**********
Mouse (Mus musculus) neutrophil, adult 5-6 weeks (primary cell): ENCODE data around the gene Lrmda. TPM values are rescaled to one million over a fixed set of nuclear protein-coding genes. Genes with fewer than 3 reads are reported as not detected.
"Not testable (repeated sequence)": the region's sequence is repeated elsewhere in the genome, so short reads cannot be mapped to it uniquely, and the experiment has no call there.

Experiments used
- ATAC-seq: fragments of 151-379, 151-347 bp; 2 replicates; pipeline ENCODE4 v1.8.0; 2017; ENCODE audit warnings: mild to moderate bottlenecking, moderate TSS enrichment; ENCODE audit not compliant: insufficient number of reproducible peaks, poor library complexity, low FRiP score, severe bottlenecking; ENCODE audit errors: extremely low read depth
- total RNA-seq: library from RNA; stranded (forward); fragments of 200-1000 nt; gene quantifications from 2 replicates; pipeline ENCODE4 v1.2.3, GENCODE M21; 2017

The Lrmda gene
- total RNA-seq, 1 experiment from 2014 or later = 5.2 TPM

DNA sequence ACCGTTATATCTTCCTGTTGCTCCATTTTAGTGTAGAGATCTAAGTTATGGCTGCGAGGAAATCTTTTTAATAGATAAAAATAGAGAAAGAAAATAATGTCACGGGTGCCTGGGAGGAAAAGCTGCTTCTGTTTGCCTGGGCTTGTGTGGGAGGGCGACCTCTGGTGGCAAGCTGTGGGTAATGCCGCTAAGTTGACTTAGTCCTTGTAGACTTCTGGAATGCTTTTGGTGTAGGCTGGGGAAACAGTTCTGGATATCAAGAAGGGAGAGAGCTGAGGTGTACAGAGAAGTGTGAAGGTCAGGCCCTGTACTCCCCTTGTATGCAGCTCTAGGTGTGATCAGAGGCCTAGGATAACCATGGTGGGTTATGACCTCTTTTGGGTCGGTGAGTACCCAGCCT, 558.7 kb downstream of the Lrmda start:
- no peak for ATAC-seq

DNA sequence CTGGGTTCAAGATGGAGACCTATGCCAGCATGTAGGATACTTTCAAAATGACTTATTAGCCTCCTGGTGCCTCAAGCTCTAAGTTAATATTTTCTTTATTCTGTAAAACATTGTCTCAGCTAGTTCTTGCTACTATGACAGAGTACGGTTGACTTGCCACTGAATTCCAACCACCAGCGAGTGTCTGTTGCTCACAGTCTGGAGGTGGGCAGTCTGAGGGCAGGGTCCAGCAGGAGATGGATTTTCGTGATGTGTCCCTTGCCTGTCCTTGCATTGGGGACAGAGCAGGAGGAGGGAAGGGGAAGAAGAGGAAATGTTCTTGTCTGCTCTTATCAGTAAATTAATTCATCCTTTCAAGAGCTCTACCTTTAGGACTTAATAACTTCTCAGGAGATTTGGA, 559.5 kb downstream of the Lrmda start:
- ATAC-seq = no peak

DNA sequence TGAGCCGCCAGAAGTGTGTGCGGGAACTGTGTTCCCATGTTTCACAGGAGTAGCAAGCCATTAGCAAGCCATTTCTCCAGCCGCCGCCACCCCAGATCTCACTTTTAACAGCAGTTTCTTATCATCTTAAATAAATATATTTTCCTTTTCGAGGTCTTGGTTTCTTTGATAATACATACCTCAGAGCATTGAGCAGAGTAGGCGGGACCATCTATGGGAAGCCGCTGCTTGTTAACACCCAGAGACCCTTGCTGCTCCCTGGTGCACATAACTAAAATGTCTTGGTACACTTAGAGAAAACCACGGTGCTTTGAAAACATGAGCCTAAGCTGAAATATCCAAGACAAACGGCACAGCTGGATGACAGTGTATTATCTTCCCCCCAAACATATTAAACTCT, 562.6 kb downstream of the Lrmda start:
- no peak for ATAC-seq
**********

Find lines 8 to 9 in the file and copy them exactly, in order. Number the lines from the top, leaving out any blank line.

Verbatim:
DNA sequence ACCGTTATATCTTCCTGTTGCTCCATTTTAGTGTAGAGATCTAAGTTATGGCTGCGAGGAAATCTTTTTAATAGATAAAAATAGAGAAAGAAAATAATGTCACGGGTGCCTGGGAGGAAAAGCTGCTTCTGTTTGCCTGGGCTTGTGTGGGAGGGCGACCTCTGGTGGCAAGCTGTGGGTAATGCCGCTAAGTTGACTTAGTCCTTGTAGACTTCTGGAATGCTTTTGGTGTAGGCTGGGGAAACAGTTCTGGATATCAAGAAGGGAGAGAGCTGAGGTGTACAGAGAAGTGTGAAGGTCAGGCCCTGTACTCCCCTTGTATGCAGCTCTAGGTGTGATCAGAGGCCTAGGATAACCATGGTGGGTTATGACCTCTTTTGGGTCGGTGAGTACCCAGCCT, 558.7 kb downstream of the Lrmda start:
- no peak for ATAC-seq